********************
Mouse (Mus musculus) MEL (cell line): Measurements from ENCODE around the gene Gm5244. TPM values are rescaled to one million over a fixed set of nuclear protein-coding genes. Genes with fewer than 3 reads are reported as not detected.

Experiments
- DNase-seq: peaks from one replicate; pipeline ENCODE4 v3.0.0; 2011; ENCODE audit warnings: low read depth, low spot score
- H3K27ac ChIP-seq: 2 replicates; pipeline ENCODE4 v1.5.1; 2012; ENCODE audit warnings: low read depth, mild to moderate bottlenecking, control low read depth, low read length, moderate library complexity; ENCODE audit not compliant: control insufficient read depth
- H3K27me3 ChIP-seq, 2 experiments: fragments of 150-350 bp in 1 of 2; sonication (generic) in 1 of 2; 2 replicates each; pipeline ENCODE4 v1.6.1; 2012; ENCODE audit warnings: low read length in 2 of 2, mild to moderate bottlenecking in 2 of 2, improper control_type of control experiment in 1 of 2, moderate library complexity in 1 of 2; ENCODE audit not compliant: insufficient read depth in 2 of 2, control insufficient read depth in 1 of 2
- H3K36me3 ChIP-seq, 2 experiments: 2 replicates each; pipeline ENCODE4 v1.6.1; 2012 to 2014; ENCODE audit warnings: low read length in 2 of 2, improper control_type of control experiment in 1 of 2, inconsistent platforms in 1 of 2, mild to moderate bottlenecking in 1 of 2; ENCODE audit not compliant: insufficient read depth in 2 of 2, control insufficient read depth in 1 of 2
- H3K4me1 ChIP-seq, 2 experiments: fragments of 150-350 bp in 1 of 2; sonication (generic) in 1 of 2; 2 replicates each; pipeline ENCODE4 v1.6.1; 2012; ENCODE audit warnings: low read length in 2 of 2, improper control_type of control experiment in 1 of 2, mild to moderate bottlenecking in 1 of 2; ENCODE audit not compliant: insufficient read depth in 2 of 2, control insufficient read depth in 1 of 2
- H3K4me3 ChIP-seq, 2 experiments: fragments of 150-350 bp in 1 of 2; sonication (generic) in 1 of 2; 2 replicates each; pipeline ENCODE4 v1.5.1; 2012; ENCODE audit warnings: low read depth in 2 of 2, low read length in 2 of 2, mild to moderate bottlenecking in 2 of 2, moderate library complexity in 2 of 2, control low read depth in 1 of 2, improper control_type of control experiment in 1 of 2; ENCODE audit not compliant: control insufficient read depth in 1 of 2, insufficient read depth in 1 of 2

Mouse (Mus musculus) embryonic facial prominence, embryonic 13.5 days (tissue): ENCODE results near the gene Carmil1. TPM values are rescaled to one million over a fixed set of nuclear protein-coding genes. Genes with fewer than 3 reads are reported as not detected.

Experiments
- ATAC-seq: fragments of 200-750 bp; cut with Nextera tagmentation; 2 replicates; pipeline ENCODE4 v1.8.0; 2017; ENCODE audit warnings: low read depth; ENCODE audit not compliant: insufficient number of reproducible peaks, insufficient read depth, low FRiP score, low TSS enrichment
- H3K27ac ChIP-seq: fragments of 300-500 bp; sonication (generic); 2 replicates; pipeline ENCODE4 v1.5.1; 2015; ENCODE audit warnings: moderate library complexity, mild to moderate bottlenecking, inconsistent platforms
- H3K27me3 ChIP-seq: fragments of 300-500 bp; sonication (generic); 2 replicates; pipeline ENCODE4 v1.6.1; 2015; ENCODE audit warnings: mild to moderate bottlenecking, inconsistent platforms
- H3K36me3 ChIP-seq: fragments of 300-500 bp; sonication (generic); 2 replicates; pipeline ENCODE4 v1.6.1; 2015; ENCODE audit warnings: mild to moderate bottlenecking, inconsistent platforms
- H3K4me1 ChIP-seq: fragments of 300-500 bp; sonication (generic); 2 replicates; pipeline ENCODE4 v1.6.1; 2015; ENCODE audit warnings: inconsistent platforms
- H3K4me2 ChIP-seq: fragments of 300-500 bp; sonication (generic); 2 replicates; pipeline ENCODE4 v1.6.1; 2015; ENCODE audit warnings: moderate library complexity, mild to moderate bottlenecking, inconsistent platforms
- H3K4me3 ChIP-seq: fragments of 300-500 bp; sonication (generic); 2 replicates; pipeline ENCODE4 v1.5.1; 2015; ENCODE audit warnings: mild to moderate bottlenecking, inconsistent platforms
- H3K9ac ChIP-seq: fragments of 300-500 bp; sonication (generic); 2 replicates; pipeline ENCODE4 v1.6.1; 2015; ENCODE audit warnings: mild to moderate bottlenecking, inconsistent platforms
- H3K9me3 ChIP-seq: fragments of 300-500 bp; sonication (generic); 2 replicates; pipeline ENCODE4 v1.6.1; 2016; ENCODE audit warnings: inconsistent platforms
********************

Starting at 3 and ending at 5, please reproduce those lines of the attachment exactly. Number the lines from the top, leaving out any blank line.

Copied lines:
- DNase-seq: peaks from one replicate; pipeline ENCODE4 v3.0.0; 2011; ENCODE audit warnings: low read depth, low spot score
- H3K27ac ChIP-seq: 2 replicates; pipeline ENCODE4 v1.5.1; 2012; ENCODE audit warnings: low read depth, mild to moderate bottlenecking, control low read depth, low read length, moderate library complexity; ENCODE audit not compliant: control insufficient read depth
- H3K27me3 ChIP-seq, 2 experiments: fragments of 150-350 bp in 1 of 2; sonication (generic) in 1 of 2; 2 replicates each; pipeline ENCODE4 v1.6.1; 2012; ENCODE audit warnings: low read length in 2 of 2, mild to moderate bottlenecking in 2 of 2, improper control_type of control experiment in 1 of 2, moderate library complexity in 1 of 2; ENCODE audit not compliant: insufficient read depth in 2 of 2, control insufficient read depth in 1 of 2